I of course respect the opinion of the article, and this is simply my opinion on the matter.

  2. Are you not worried that your opinions will have a negative impact on your career as a games journalist?

    I’m surprised your voicing your opinions in such a xenophobic climate with such sectarian verbatim prevalent during and after the election. Though can’t say I’m not happy to hear your actual opinions rather than the usual sugar coated censored garbage. As an outsider to the USA I hope you can help tend to the pre existing wound of every negative ism under the sun that was let out by Trump and politicians like Farage in the UK.

    Will continue to follow this project.

    Good luck

  3. I must commend you the valid point you’ve raised that should be challenging for the more compassionate conservatives out there, and I can say definitely is for me personally, despite not voting for Trump.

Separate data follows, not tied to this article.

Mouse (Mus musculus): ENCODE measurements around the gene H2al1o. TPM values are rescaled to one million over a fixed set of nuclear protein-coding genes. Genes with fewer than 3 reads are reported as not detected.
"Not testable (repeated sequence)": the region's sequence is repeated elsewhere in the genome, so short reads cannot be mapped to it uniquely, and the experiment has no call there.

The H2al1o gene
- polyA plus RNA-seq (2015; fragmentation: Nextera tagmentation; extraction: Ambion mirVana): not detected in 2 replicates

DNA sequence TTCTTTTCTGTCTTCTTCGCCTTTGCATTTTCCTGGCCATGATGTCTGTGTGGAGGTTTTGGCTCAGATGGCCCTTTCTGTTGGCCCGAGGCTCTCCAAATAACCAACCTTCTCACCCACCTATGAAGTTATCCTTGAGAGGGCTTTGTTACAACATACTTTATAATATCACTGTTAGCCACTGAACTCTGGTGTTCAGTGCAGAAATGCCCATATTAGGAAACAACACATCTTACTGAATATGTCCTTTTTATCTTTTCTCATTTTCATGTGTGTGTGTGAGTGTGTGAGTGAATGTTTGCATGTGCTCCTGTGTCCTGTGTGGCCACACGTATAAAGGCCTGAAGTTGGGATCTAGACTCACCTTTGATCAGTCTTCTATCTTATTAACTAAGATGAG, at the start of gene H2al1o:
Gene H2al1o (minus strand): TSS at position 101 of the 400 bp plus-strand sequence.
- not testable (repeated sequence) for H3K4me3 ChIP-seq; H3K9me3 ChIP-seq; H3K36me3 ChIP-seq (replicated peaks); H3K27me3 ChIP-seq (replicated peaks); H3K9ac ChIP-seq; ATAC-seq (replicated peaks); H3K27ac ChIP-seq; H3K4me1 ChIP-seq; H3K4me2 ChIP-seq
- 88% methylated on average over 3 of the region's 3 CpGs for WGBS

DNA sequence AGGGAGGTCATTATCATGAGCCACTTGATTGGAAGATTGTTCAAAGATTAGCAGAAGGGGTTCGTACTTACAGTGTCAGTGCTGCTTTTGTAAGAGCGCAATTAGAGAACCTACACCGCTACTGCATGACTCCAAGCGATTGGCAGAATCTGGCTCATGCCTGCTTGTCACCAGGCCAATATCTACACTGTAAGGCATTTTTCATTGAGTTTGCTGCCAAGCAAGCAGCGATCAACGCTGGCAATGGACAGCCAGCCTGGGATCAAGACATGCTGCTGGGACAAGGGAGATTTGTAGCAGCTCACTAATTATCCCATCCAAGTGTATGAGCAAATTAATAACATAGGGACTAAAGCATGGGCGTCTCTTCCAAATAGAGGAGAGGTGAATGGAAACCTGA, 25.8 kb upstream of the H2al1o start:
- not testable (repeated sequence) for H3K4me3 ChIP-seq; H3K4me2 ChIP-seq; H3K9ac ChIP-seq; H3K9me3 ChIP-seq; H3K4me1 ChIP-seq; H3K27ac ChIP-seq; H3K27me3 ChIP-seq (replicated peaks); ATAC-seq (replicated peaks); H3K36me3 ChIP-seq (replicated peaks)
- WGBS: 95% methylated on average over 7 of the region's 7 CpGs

I would like to bring up one point, that if you’ve considered I’d like to hear your opinion and if not, then maybe it will help understand the other side more in turn. For a non-bigot Trump supporter to keep hearing/reading in the media that they’re a bigot, racist, sexist and for then to hear about the awful treatment of groups by other Trump supporters in such a way that often is just written as “Trump supporters committed a herendous act today…” I think they are in fact sorry and feel empathy, but also want to communicate the idea that not all Trump supporters are like that. They feel attacked themselves and they just want to defend their convictions, which is at the heart of all human beings. I believe it is conviction that got you to start this site even.

    That said, it is easy to claim that these people are not enduring anything as bad as these people groups are subject to, but that’s to minimize what they’re going through. I think it’s reasonable to simply react by defending one’s position if they feel it’s being attacked unfairly, i.e. lumping them in with the bigots.